From its opening shots, Nadine Labaki’s Capernaum is wholly captivating. Visually arresting aerial views of street life in Beirut are set to Khaled Mouzanar’s compelling soundtrack, providing the backdrop for 120 minutes of painfully honest storytelling.
The film, which won the Grand Jury Prize at Cannes and is nominated for Best Foreign Language Film at the Oscars, follows Zain, a streetwise 12-year-old-boy living in Beirut who is suing his parents for the “crime” of giving him life after he commits a violent act.
Fleeing this neglectful background, he begins a life on the crowded streets, travelling alone with nothing but his clothing and quick wits. It is through this journey that the film draws a portrait of society, shedding light on the everyday routines of ordinary people.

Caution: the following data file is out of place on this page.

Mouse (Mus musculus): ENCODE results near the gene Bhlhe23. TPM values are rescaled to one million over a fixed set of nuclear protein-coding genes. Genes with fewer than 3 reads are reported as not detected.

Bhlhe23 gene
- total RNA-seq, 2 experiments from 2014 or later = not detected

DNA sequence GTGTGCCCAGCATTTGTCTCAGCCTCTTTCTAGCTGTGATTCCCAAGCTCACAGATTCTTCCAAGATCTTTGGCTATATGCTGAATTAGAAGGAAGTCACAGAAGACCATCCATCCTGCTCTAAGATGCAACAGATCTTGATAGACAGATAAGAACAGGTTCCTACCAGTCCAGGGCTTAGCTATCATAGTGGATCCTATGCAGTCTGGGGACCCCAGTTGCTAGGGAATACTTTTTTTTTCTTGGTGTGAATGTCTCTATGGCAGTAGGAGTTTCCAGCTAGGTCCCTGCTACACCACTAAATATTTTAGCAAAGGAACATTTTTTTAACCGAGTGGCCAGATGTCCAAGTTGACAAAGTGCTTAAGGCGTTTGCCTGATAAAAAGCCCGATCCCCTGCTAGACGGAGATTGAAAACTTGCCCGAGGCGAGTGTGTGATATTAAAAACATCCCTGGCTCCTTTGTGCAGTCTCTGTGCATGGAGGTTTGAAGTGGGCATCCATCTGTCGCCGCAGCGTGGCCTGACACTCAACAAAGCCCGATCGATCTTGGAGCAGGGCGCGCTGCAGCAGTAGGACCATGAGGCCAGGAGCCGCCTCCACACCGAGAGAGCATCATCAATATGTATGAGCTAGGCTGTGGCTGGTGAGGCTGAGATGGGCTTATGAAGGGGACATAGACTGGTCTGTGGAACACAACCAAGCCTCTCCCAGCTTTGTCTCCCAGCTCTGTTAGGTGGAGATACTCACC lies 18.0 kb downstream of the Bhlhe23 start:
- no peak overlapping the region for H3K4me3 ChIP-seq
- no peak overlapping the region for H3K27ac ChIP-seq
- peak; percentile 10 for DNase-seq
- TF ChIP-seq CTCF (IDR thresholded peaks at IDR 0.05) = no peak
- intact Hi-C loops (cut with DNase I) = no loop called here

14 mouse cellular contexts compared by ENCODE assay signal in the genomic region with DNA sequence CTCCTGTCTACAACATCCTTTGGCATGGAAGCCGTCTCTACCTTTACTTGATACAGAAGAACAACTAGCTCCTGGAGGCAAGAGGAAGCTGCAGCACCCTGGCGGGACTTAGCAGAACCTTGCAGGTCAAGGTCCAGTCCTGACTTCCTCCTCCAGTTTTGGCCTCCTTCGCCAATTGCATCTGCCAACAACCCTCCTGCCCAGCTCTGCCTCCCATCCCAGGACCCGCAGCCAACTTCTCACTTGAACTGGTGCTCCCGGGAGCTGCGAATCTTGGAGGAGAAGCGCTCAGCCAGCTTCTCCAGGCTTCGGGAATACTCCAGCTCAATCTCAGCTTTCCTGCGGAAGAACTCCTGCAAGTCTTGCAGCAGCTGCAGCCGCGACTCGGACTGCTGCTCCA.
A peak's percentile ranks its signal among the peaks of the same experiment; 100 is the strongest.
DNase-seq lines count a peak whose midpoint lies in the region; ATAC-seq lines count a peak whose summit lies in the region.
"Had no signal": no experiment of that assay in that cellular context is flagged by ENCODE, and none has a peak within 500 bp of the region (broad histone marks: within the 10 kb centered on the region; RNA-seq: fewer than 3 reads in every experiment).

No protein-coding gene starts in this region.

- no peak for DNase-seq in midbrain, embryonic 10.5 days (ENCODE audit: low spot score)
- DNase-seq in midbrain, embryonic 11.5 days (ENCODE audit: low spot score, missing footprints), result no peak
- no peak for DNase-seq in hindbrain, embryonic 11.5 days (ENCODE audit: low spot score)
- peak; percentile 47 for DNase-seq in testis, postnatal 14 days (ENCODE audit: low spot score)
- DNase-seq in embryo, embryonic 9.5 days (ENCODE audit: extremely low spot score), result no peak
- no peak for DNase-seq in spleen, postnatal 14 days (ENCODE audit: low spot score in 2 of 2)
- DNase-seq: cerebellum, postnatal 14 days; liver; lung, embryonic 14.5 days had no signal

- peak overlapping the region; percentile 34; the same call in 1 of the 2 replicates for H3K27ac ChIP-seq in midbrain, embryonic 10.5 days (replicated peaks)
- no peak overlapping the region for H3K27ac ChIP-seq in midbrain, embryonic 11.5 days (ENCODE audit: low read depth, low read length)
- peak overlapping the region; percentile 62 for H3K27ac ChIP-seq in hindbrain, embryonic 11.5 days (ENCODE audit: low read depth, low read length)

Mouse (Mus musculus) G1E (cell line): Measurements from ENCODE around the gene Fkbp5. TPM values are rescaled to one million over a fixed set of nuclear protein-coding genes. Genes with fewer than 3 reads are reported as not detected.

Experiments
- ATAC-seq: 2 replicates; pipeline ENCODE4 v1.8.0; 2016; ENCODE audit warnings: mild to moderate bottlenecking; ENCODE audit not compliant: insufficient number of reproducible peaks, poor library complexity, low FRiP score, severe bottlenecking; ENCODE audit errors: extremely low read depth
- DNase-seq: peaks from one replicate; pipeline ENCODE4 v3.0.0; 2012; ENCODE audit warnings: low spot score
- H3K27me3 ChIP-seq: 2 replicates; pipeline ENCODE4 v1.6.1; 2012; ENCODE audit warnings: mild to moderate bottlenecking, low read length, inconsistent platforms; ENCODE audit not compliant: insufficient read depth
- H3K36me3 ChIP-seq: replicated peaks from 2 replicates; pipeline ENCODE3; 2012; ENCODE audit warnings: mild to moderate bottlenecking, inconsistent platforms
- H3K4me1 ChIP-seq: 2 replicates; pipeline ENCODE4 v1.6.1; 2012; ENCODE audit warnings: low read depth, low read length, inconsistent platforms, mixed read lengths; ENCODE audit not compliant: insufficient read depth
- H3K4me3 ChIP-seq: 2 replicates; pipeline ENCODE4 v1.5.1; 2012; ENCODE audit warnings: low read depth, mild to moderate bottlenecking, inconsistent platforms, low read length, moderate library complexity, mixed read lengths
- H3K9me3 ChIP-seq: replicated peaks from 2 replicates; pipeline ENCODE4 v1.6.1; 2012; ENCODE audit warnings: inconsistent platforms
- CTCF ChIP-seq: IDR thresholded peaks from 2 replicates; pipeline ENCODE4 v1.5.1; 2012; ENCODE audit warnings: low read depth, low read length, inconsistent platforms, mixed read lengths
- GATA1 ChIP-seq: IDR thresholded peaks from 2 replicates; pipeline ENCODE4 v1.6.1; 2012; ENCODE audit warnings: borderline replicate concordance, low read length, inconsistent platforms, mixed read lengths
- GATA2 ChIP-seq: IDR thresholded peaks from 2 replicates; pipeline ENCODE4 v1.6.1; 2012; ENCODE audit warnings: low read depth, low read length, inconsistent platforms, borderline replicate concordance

Tackling issues of child abuse, poverty, displacement and inequality, the film introduces Zain to characters that hold up a mirror to contemporary life – including Rahil, a single mother from Ethopia who is living and working illegally in Lebanon whilst raising her child.
The cast is largely comprised of non-actors whose backgrounds mirror the characters’ own; truth and fiction intertwine in way which elevates the film’s poignancy and sense of realism. Punctuated with moments of humour and tenderness, Capernaum is heartbreaking and defiant in equal measure. As the director notes: “That’s what’s going on in the world right now… it’s a mixture of chaos and miracles every day.”
A truthful, reflective and undeniably powerful piece of cinema, Capernaum is at once testament to the strength of the human spirit and a rallying cry, raising questions about the future.
Stills from Capernaum.